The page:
To figure out how many extra vaccines the US has, you must first consider how the country’s vaccine supply chain functions. The federal government is in charge of Moderna’s imports.
When the firm is finished producing doses, it hands them over to McKesson Corp., which stocks them and distributes them to vaccine locations. Moderna had distributed 117 million doses as of April 12th.
It produces 40 million to 50 million doses every month, which means it has produced between 157 million and 167 million as of this week. According to the CDC, some 140 million doses have now been delivered to vaccine locations and nations.
If another 10 million doses are on order or in transit (roughly what ships per week), that leaves just 7 million to 17 million doses that haven’t yet been sent to vaccine sites around the globe.
That’s less than two weeks’ worth of stock, which could be quickly washed out if there was even a slight manufacturing delay.
According to the government’s deal with Moderna, the government cannot use the vaccine order until it is used in the United States and is protected from liability by a decree issued under the Public Readiness and Emergency Act.
To share his doses, Biden will have to reach an agreement with Moderna or find a way around the provision. McKesson refused to comment, and an appeal to the US Department of Health and Human Services went unanswered.
The production projections, according to a source familiar with the company’s efforts, are on track.
Pfizer, the only other mRNA vaccine producer in the United States, has complete control of its delivery. At the end of May, the corporation intends to supply 220 million doses to the United States.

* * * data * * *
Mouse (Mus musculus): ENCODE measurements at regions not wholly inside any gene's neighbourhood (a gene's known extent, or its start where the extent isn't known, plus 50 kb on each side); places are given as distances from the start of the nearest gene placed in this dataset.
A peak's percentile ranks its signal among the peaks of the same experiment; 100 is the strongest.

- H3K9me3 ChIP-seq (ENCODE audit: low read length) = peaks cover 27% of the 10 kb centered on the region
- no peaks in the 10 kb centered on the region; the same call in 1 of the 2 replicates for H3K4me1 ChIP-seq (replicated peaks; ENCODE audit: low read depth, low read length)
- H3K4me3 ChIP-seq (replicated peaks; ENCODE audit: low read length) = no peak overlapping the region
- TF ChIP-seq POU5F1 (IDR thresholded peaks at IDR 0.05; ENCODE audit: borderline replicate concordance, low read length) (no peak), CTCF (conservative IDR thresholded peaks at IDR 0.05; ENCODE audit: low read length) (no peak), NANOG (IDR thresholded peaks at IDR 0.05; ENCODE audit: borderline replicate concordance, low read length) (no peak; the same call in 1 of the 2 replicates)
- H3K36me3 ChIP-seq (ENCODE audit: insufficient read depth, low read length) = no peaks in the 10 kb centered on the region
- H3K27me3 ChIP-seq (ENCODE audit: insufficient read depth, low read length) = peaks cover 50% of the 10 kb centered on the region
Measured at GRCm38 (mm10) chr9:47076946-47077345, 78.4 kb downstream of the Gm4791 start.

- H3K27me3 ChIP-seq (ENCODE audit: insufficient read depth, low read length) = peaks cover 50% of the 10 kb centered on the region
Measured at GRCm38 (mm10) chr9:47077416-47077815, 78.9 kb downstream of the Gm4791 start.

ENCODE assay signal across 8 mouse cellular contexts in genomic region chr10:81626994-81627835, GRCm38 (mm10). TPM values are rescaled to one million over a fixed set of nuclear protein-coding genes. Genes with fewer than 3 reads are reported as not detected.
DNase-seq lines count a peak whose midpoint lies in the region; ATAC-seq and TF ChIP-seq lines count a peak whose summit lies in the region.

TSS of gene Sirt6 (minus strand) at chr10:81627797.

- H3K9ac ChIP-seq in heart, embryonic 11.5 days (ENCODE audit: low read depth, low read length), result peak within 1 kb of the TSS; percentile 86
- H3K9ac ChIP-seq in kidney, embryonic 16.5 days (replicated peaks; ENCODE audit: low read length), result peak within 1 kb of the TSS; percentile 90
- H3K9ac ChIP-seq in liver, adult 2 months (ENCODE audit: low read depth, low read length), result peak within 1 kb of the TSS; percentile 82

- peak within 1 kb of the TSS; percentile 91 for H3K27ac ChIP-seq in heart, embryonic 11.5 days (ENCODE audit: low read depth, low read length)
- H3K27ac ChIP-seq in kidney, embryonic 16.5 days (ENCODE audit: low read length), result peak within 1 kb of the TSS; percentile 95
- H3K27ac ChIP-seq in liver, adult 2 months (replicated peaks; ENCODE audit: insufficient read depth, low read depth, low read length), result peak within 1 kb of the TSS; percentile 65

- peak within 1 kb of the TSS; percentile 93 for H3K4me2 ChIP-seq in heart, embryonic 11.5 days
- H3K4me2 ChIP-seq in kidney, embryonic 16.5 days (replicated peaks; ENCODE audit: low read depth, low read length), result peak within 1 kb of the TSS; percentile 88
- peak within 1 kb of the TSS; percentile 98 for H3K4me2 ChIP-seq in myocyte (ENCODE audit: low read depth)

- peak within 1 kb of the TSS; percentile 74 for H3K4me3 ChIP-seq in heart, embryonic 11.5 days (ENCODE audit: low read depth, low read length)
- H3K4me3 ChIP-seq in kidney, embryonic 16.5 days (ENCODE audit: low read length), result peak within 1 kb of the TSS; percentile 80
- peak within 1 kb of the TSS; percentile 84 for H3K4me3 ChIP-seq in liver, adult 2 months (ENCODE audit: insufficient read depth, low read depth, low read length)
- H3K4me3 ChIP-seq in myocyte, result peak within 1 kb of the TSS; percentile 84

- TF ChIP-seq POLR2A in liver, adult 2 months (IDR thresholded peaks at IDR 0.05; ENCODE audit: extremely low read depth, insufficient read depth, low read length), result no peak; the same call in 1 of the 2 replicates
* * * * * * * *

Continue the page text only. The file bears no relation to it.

More than 170 million doses have now been shipped, and the drugmaker is already making more than the amount ordered in the United States per week. According to an individual, this surplus is now sold abroad, mostly to reach countries like Brazil, in North and South America.
Pfizer expects to market additional doses abroad as its production capability increases, Chief Executive Officer (CEO) Albert Bourla said. Due to its structuring with the US, the organization would not need permission to do so after fulfilment of its domestic obligations.
This route is almost definitely the way to get more mRNA vaccines outside the United States, with higher doses than needed.
Stopgap of donation
Unfortunately, even if unused US inoculations were sent overseas, they would certainly just scratch the surface of the need. Vaccines are needed in billions, not millions, and the countries that are currently in need are likely to burn out their outbreaks before aid arrives. This will be a start-up supply to help with disaster relief.
It’s barely a Band-Aid, so as far as we can see, it’s a commodity that’s available and should be put to good use.
The next few weeks will tell us about U.S. needs – and what exports will take place. Many states have injected new life into their campaigns by offering cash prizes to those who haven’t yet had vaccinations.
According to the state health department, Colorado has demanded the highest number of doses each week. According to the Bloomberg Vaccine Tracker, the vaccination rate has remained largely constant at about 50,000 doses per day.
Other states are reducing their budgets. According to the department, Illinois’ most recent submission was just 8,510 doses, down from almost 600,000 doses in April. It’s also redistributing excess doses to regions with greater local demand.
President Biden said it would be sending approximately 60 million doses of AstraZeneca that were not approved for use in the USA, during the next months. Tens of millions of J&J vaccines will still arrive, likely when the US campaign winds down.
There are vaccines that the United States does or does not like. But India is perhaps in the dying situation where it has to have whatever medicine the market is going to offer.